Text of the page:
A whole range of options to please everybody
Everything from fabulous antiques to the very latest designs: the window displays with furniture, top fashion labels, gifts, souvenirs and speciality foods will delight visitors strolling through the city’s streets. There’s a whole world of shopping possibilities in Madrid’s shops, shopping centres and street markets.
Madrid has numerous shops and shopping centres to entice visitors of all ages out on a shopping trip… and many of them, both in the centre and in the suburban areas, are open all day. There are five main shopping areas in Madrid: Salamanca, Chueca, Centro, Princesa and Cuatro Caminos.
Other useful information
Opening times: most of the shops and shopping centres are open from 10am to 8.30 or 9.30 in the evening. Traditional shops open from 10.00 to 14.00 hours and from 16.30 to 20.30 hours.
Sales: the winter sales generally begin in the second week of January and go on until the end of February, and the summer sales begin on 1 July and run until the end of August.
How to pay: most people pay in cash or with a credit card, when you must show your passport or identity card.
Tax free: residents from outside the European Union are entitled to have Value Added Tax (IVA) refunded on purchases of more than €90.15.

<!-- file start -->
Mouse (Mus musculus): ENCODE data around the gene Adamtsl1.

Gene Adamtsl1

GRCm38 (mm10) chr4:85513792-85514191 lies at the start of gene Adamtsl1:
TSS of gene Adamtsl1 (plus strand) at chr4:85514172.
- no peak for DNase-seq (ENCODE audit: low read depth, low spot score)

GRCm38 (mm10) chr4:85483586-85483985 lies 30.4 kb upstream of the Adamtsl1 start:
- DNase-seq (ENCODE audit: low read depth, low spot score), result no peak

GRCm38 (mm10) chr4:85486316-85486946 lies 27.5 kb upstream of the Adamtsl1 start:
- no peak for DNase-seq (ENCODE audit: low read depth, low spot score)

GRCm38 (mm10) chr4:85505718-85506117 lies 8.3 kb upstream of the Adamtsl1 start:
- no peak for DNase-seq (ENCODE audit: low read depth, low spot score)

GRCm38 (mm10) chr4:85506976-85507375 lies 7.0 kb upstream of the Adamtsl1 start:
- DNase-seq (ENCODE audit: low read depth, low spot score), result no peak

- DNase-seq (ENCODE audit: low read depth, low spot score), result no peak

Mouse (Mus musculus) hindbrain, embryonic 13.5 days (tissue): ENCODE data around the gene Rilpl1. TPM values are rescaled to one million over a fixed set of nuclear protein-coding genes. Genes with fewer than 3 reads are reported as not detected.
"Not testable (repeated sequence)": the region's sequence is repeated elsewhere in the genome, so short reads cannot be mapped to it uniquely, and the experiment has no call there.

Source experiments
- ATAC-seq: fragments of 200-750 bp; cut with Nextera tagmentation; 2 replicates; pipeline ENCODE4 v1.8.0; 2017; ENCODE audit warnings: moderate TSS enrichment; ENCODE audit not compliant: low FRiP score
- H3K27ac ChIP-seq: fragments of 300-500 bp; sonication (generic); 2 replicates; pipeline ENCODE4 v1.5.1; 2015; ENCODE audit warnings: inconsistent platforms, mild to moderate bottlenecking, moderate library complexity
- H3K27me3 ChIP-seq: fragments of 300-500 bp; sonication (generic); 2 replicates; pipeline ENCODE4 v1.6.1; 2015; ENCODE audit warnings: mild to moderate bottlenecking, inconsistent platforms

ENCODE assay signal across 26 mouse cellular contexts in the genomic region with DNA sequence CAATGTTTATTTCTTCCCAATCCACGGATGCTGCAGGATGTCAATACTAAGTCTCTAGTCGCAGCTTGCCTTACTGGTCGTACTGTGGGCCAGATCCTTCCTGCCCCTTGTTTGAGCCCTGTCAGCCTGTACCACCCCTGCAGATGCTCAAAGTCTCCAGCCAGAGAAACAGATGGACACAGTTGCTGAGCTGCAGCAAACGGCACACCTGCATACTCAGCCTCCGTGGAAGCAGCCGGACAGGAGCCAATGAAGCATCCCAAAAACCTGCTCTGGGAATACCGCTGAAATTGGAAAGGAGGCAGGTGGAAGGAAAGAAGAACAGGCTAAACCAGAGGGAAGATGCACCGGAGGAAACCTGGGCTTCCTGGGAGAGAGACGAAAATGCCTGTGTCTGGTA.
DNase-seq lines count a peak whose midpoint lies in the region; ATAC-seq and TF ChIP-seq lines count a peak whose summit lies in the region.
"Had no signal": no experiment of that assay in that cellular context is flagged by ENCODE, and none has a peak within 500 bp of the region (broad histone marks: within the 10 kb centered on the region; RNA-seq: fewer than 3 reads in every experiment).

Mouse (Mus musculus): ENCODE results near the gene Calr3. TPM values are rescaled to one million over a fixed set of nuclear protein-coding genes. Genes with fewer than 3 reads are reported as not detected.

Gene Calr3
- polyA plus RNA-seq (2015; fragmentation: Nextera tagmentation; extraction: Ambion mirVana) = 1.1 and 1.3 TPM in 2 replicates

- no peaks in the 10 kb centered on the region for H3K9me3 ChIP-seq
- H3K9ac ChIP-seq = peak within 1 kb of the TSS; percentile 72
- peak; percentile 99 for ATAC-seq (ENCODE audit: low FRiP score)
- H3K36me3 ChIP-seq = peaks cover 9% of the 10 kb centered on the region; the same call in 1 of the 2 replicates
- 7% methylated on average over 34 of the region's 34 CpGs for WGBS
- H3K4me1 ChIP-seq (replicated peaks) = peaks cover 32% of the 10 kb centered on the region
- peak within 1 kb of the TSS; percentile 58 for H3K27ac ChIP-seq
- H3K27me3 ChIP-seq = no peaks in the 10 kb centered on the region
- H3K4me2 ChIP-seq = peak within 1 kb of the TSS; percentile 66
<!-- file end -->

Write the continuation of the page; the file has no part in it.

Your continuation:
Madrid Shopping Tour: this is a guided minibus tour of Madrid’s main shopping areas, and includes discounts in several different establishments. Another option is the Shopping Vip-Pack, which offers exclusive services such as delivery of your purchases to your hotel, and discounts and free gifts in participating shops.
Las Rozas Village Shopping Tour: just 30 minutes outside Madrid, this option offers a day of fashion in over 95 cut-price outlet shops with goods by major Spanish and international labels, with a range of exclusive advantages. More information on www.lasrozasvillage.com.
A strategic point devoted to service
Madrid is exceptionally well equipped for trade fairs, conferences, and exhibitions, with two convention centres, and two trade fair complexes. Equipped with the most modern service facilities, the city's capacity and high standards attract more than five million professionals each year, who attend a variety of events.